The IRS provides an insolvency worksheet for borrowers who recently received debt cancellation. To complete the worksheet, you'll need to list all of your debts (credit cards, auto loans, personal loans, student loans, etc.) and FMV of your current assets (bank accounts, retirement accounts, tangible assets, etc.).
Let's say that you have $25,000 in assets and $50,000 in total liabilities, making you insolvent by $25,000. Next, we'll say that you receive $20,000 in student loan cancellation. Since your insolvency before cancellation ($25,000) was higher than the amount cancelled ($20,000), the entire amount would be excluded from your taxable income.
But let's make one change to the example above and assume that $40,000 of your liabilities are student loans and you receive cancellation for the entire amount. In this case, $15,000 of the cancellation must be included in your taxable income since you can't exclude more than the amount that you're insolvent. Here's the calculation:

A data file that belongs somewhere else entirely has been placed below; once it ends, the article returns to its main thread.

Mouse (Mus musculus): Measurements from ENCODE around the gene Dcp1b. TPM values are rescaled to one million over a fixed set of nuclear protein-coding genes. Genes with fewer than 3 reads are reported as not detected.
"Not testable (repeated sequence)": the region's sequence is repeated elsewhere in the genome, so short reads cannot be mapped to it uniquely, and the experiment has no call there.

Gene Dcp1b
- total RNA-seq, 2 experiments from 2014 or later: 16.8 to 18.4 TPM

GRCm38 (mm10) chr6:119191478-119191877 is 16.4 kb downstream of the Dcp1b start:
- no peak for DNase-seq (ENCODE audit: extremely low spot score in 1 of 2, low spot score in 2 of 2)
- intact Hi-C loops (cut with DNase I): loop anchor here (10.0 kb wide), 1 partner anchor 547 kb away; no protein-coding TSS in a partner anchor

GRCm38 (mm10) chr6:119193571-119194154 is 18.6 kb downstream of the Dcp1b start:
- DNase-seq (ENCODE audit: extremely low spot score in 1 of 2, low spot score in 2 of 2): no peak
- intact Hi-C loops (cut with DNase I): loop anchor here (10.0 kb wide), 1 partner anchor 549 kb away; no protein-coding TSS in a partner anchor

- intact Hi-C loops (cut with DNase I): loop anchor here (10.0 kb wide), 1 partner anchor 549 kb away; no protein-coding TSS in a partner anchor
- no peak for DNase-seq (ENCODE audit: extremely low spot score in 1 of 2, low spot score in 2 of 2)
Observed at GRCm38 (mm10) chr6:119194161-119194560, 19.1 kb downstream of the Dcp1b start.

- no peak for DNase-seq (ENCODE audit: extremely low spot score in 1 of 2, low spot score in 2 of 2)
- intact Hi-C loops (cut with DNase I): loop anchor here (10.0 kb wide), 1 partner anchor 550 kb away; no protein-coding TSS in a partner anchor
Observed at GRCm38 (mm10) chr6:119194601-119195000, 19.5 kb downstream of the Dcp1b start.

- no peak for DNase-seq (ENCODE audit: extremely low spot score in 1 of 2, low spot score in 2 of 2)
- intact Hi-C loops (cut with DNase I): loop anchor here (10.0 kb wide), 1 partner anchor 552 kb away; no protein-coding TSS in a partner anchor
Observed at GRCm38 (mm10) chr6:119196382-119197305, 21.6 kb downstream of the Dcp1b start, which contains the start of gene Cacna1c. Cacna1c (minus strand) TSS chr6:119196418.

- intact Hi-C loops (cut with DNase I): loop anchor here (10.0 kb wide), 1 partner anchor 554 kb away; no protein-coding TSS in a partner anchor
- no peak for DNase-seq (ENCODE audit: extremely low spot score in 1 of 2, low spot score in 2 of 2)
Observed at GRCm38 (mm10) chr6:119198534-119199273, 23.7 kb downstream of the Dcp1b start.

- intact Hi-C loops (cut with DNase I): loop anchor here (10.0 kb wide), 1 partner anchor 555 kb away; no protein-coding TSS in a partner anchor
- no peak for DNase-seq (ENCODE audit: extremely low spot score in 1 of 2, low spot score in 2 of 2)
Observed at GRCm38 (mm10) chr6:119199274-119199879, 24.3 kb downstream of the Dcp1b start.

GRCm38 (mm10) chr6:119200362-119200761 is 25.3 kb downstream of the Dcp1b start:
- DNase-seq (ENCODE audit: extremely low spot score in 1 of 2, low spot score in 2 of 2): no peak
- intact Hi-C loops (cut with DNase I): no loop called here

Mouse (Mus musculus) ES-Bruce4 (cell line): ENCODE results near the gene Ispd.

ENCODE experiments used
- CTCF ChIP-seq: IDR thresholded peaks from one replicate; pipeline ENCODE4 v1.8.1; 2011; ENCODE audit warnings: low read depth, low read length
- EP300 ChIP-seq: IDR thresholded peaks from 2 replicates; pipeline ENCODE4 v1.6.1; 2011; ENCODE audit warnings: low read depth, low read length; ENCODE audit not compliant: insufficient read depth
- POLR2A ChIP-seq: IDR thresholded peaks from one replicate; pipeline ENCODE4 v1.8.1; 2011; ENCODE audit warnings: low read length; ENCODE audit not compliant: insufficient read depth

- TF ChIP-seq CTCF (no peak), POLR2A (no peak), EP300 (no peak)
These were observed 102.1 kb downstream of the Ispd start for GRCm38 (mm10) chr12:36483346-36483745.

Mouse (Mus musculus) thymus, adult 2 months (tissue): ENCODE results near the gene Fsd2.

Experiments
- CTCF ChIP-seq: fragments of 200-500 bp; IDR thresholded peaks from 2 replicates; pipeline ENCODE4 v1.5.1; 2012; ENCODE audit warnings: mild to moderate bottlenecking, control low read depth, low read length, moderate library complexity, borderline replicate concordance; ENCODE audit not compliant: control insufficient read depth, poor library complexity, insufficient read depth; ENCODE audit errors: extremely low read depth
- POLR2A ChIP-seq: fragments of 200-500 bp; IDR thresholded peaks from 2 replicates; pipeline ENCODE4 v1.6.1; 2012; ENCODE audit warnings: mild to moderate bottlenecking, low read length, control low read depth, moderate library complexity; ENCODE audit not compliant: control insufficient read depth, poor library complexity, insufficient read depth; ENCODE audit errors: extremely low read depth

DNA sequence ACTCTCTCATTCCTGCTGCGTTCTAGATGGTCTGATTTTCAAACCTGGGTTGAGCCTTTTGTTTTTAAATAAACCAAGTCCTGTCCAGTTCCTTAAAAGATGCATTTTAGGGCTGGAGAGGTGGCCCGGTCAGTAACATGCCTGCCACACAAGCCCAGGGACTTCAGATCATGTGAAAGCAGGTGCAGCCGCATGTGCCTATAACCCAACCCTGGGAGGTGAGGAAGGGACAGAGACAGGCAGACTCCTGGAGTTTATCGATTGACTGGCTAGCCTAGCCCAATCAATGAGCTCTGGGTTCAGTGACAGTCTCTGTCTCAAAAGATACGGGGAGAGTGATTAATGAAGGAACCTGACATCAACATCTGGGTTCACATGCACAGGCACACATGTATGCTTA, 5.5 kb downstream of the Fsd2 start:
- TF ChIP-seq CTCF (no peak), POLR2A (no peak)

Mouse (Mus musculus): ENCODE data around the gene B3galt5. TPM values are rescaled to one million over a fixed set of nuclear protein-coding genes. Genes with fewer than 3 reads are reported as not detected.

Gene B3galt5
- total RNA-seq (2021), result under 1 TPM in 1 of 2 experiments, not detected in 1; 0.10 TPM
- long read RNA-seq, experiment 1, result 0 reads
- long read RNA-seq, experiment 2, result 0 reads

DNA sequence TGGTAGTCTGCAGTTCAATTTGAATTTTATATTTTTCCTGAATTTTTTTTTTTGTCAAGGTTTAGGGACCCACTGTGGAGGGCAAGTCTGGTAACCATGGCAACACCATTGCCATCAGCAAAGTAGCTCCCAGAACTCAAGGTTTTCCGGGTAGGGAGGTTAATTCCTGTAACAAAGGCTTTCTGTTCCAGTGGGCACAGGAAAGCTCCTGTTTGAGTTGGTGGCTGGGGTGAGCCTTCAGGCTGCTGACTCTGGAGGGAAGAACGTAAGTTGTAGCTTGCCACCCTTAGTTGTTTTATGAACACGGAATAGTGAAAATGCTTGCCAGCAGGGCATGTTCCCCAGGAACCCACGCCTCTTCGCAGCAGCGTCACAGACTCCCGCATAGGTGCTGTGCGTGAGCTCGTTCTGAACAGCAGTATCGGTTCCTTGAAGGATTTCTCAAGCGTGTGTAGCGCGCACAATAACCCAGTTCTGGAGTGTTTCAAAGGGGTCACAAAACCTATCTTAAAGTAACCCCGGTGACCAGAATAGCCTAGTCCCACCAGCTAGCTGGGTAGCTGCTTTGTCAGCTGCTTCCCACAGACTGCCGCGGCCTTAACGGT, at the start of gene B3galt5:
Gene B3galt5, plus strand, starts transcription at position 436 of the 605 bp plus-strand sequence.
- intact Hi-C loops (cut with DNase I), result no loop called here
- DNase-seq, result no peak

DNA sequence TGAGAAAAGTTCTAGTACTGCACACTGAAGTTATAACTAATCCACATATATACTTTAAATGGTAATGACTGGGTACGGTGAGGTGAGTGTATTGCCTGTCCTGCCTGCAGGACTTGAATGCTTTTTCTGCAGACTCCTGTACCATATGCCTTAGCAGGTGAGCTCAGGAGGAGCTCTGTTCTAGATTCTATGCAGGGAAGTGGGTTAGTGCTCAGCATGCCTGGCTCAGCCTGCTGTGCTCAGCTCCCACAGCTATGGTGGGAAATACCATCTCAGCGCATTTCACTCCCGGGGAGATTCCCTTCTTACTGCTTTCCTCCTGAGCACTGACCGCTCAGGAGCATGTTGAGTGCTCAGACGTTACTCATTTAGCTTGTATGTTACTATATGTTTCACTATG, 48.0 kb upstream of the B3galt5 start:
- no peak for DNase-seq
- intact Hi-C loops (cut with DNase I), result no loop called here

$40,000 (cancelled debt) - $25,000 (insolvency amount) = $15,000 of taxable income
In these cases, there's certainly a chance that any forgiveness you receive at that time could be considered taxable income by the IRS. The good news is that you have a long time to plan. And the earlier that you begin saving for a future "tax bomb," the easier it will be to do so without causing a strain on your budget.
Let's say you plan to receive $50,000 of forgiveness in 16 years and expect that you'll owe approximately $5,000 of taxes on the forgiven amount. If you started saving today, you'd only need to set aside about $26 per month.
Borrowers should also continue to monitor future student loan legislation, especially from now until the end of 2025. It's very possible that Congress could move to make student loan forgiveness permanently tax-free before the temporary provisions expire.